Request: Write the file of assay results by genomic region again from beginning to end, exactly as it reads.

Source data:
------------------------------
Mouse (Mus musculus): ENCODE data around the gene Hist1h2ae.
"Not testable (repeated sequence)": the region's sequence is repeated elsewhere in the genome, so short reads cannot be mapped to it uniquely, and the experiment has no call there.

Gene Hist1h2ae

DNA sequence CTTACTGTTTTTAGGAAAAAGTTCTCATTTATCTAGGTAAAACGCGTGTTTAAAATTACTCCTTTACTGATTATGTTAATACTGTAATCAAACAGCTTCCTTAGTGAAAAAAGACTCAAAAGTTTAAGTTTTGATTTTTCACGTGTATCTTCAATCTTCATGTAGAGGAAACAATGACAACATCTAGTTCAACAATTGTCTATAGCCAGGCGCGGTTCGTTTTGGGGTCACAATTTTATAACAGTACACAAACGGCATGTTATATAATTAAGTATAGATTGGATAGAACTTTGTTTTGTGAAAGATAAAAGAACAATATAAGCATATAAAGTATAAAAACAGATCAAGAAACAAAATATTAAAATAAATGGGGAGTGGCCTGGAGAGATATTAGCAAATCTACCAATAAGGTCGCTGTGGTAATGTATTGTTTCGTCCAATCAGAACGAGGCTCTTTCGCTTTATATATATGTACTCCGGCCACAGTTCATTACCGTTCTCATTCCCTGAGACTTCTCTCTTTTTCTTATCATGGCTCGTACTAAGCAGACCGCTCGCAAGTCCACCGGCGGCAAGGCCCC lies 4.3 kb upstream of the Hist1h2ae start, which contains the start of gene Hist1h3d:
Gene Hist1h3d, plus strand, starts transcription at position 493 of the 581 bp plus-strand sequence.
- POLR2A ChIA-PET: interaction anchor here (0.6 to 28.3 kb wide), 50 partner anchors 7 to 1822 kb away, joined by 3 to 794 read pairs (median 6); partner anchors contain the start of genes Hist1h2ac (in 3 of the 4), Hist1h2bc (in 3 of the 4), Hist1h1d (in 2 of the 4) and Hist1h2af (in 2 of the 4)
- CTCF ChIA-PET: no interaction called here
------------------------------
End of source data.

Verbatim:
Mouse (Mus musculus): ENCODE data around the gene Hist1h2ae.
"Not testable (repeated sequence)": the region's sequence is repeated elsewhere in the genome, so short reads cannot be mapped to it uniquely, and the experiment has no call there.

Gene Hist1h2ae

DNA sequence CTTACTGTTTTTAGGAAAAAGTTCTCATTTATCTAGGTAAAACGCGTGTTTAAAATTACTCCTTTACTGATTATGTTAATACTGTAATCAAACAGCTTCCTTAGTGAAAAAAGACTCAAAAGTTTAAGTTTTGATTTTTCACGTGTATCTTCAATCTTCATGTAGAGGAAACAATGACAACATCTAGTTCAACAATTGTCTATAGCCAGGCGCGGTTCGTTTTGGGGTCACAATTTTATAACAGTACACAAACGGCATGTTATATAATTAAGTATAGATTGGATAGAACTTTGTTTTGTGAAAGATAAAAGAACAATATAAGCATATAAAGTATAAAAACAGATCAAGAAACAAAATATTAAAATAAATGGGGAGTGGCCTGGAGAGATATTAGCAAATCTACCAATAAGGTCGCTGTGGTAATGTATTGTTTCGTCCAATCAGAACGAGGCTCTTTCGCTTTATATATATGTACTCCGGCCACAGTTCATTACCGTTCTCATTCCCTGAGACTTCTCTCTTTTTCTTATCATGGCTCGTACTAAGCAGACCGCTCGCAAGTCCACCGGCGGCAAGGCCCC lies 4.3 kb upstream of the Hist1h2ae start, which contains the start of gene Hist1h3d:
Gene Hist1h3d, plus strand, starts transcription at position 493 of the 581 bp plus-strand sequence.
- POLR2A ChIA-PET: interaction anchor here (0.6 to 28.3 kb wide), 50 partner anchors 7 to 1822 kb away, joined by 3 to 794 read pairs (median 6); partner anchors contain the start of genes Hist1h2ac (in 3 of the 4), Hist1h2bc (in 3 of the 4), Hist1h1d (in 2 of the 4) and Hist1h2af (in 2 of the 4)
- CTCF ChIA-PET: no interaction called here